Plane trips are great for reading thrillers — and I rolled through two great ones in the last few weeks.
Child 44, by Tom Rob Smith, is about a series of child murders in 1953 Soviet Union. Our protagonist is the conflicted Leo Demidov. At the start of the novel, Demidov is a lackey of the State — he tracks down denounced "criminals" and interrogates them. That is, until a particular case gives him an attack of conscience — and circumstances beyond his control (a lecherous doctor, an ambitious subordinate) combine to cause him and his wife to lose their positions of prominence.
Demidov is shipped off to a small town in the middle of nowhere, where he soon discovers a pattern of killings that match a murder in Moscow right before he was shipped out (and which he denied was a murder, as he had to). In the Worker's Paradise, there can't be crime — or if there is, it's immediately swept under the rug. So Demidov and his wife join forces to try to solve the serial murders of more than 50 children — but must do so on the down-low because, again, the official State position is that any crime is committed by drunks or simpletons. There's simply no motivation to do crime when life is supposed to be so peachy.
But one of the strengths of this novel is showing just how non-peachy life is in Stalinist Soviet Union. It's cold and dreary and people are always hungry and oppressed and live in fear. It's a terrifying peak behind the Iron Curtain. And it's a riveting thriller (and thankfully, the first in a trilogy). Highly recommended!
A movie adaptation of Child 44, starring Tom Hardy (as Leo) and Gary Oldman is out in late April. The trailer makes it look just as gritty and tension-filled as the book. I'm excited!
The Fifth Gospel, by Ian Caldwell, is a murder mystery, a course in Catholic history, and a treatise on biblical scholarship — the latter two of which, you'll have to trust me, are much more interesting than they might sound. The story is about two brothers — one, Alex, an Eastern Catholic priest (a small denomination of Catholicism that's sort of halfway between Eastern Orthodox and Roman Catholic) and the other, Thomas, a Roman Catholic priest. Their father had been a scholar studying the Shroud of Turin — the supposed cloth that Jesus was buried in, but which scientists had determined was a forgery.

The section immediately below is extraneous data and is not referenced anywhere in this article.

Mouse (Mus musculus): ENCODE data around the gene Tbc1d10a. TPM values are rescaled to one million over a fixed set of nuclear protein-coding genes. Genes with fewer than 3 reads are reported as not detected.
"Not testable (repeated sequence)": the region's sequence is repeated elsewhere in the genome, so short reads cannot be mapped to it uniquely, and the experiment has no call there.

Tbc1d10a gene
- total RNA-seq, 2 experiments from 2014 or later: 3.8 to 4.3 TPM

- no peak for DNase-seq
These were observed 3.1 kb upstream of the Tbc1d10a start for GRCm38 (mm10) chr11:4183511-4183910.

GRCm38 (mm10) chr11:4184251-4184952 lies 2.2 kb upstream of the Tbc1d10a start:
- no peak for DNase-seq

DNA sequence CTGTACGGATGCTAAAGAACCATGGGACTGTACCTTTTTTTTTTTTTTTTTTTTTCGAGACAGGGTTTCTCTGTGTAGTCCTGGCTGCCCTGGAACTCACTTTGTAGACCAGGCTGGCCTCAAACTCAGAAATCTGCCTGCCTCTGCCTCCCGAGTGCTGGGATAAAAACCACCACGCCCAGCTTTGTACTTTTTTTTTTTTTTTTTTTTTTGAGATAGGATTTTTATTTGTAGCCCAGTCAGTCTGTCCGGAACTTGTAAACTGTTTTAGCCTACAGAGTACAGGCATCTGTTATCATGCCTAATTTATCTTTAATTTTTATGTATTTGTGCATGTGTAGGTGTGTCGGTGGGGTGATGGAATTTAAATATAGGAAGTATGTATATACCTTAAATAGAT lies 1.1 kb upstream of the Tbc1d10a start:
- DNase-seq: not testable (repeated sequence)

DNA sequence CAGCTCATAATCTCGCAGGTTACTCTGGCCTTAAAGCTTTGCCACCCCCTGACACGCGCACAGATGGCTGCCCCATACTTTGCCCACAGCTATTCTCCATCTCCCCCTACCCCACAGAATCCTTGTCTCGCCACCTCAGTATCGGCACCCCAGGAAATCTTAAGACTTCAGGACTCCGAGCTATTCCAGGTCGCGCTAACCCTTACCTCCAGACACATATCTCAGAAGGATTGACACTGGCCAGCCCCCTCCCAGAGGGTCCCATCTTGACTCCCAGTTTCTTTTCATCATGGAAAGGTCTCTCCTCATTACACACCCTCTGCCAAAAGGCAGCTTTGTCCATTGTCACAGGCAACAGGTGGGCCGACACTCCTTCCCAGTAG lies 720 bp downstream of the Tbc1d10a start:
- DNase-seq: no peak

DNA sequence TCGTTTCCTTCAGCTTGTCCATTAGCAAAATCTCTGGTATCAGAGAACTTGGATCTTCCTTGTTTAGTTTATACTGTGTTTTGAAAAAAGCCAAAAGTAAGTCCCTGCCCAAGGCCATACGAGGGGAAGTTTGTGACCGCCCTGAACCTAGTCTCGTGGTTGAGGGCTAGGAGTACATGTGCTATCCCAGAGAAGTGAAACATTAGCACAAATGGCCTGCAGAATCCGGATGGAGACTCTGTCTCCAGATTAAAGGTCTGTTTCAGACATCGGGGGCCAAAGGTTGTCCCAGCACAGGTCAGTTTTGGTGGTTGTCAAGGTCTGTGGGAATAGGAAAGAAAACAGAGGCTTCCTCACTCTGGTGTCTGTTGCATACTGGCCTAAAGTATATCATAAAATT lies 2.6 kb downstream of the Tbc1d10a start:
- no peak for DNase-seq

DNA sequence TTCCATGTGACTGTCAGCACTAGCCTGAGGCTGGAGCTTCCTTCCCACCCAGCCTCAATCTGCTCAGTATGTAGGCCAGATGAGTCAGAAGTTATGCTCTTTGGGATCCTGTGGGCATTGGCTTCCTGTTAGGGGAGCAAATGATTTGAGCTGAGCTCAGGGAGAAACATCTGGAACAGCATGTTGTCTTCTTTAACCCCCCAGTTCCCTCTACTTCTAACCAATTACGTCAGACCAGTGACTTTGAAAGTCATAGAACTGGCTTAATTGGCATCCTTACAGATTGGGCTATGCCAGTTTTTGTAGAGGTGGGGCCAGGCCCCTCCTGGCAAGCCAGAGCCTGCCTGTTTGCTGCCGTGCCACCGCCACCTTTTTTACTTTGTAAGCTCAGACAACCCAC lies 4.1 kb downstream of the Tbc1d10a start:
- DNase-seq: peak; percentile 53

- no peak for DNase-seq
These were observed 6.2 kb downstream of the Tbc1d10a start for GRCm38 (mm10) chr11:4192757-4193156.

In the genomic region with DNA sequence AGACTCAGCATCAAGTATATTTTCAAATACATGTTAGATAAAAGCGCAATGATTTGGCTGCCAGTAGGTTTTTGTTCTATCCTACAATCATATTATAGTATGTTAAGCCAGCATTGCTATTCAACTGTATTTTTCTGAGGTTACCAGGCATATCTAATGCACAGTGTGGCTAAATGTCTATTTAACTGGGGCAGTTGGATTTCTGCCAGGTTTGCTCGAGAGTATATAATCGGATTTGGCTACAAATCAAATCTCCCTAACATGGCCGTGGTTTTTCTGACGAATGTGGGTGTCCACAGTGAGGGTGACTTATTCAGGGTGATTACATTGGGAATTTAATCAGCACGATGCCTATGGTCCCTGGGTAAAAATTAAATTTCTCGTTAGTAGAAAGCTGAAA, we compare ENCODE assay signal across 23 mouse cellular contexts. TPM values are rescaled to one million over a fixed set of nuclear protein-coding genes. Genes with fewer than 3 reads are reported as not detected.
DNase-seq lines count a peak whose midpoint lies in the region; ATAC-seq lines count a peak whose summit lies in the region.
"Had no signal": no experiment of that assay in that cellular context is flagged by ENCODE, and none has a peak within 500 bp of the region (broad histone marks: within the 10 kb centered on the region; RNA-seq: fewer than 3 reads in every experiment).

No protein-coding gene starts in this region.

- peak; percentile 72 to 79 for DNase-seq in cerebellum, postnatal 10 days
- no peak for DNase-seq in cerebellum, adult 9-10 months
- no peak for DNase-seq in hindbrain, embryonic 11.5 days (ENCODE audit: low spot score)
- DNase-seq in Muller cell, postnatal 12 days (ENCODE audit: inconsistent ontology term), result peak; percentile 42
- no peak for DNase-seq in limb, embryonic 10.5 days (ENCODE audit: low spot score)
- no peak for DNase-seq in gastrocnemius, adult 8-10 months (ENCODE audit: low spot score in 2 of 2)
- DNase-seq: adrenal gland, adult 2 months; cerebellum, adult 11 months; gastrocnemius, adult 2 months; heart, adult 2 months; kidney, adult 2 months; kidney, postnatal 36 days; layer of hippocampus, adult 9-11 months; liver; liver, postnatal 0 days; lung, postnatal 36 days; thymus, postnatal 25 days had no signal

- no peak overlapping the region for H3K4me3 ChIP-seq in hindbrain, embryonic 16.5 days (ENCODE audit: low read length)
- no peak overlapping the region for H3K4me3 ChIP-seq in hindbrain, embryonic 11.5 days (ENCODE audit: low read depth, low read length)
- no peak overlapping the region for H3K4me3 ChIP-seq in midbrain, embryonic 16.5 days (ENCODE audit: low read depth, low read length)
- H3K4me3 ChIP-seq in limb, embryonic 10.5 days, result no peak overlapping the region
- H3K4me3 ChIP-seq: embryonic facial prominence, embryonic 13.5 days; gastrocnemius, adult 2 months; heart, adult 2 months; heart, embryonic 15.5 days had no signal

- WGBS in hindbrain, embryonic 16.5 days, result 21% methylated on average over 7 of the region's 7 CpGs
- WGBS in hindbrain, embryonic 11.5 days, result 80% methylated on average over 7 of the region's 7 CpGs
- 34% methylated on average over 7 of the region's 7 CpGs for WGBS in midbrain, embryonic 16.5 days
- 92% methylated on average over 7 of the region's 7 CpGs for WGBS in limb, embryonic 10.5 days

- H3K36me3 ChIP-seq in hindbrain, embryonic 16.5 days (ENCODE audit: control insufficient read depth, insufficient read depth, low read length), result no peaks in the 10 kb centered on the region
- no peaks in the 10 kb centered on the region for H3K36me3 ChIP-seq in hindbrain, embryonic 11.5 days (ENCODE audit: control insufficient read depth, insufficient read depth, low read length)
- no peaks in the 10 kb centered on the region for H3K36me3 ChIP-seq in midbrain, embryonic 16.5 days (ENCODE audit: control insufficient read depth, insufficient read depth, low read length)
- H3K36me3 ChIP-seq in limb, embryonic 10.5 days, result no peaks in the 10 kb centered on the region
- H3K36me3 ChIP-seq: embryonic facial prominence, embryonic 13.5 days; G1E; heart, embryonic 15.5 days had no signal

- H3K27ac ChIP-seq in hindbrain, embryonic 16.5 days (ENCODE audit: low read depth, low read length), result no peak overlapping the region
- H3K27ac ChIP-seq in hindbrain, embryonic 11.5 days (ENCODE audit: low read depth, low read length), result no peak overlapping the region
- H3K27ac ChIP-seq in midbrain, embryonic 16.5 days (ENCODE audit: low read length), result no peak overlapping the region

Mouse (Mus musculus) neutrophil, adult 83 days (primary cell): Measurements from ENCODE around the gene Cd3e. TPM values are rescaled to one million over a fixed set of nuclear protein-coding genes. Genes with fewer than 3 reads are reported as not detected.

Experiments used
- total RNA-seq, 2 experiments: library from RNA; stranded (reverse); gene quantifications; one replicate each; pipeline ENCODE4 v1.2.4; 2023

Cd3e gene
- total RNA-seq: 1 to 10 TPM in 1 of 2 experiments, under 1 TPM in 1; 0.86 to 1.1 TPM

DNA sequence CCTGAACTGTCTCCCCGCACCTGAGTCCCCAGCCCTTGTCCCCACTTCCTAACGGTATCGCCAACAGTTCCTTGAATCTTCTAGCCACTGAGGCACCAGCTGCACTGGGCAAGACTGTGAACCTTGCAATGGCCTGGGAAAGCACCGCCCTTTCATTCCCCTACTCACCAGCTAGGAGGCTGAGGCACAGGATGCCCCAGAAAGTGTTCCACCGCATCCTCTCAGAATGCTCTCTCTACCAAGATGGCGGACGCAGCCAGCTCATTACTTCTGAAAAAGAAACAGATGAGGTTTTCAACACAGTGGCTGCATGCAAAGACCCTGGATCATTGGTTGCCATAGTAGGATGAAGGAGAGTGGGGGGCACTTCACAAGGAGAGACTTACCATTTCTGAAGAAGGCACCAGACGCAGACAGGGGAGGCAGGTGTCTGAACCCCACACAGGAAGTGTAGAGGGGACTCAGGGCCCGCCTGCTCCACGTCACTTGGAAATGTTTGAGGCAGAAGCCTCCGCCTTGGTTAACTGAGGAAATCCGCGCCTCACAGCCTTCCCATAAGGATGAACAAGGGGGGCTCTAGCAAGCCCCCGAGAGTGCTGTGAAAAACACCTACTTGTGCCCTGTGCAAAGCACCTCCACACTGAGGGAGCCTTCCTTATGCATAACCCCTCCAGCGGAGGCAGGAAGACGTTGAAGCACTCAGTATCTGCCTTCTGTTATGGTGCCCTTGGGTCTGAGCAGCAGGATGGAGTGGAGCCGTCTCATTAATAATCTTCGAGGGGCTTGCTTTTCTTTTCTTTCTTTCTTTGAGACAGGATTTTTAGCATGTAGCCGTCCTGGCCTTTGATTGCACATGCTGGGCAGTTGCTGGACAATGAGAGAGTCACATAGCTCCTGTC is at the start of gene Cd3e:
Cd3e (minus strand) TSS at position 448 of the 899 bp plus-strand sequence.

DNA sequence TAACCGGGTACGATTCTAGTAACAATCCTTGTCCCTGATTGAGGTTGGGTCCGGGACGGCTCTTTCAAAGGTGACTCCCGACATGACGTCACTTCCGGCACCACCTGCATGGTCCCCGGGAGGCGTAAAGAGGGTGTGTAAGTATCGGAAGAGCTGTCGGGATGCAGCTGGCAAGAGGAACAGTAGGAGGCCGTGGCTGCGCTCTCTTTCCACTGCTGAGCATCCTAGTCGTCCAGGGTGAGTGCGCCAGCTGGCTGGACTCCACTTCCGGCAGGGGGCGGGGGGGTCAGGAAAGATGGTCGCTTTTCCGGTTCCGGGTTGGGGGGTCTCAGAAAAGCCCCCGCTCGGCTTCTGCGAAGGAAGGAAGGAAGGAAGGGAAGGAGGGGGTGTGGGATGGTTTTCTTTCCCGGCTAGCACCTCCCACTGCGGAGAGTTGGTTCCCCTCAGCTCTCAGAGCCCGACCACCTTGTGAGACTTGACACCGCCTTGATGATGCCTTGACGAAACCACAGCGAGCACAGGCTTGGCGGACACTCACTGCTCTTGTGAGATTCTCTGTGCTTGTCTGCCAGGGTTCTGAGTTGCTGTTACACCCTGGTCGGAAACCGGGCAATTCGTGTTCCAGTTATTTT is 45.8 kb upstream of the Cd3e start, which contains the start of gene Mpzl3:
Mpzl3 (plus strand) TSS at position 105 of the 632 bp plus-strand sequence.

This had destroyed their father, and ruined his dream, and he died soon after. So the boys were raised by their powerful uncle Leo. But their father also shared a dream with Pope John Paul II (the novel takes place in 2004, near the end of John Paul's papacy) to reunify the two factions of the Catholic Church. So we get a fair amount of religious history, too — including the reasons for the schism in 1054.
But so the meat the story is centered around a researcher named Ugo who says he's discovered that the scientific testing on the Shroud of Turin was wrong — and the Shroud is authentic. And he can prove it with a book called the Diatessaron that he's found in the Vatican Archives, which is basically is unified Gospel; a combination of the sometimes disparate and/or contradictory stories told in the four main gospels. But the fellow is promptly murdered before he's able to put on his exhibit in a Vatican museum, threatening the possibility for reunification of the Churches. Pope John Paul II had planned to use the exhibit as an opportunity to return the Shroud to the Eastern Orthodox church as a sign of good faith.
So our two priests — the older brother, Father Thomas, is actually accused of Ugo's murder and held secretly somewhere in Vatican City, and our narrator is the younger brother, Father Alex — is trying to solve the crime, as well as determine what exactly Ugo was up to, who is trying stop him, and why.
If you've spent any time in Catholic school, or just have an interest in religious history, this is a novel for you. It reads like a Dan Brown book, only much better written, and not nearly as "thriller cliche" as Brown's books are.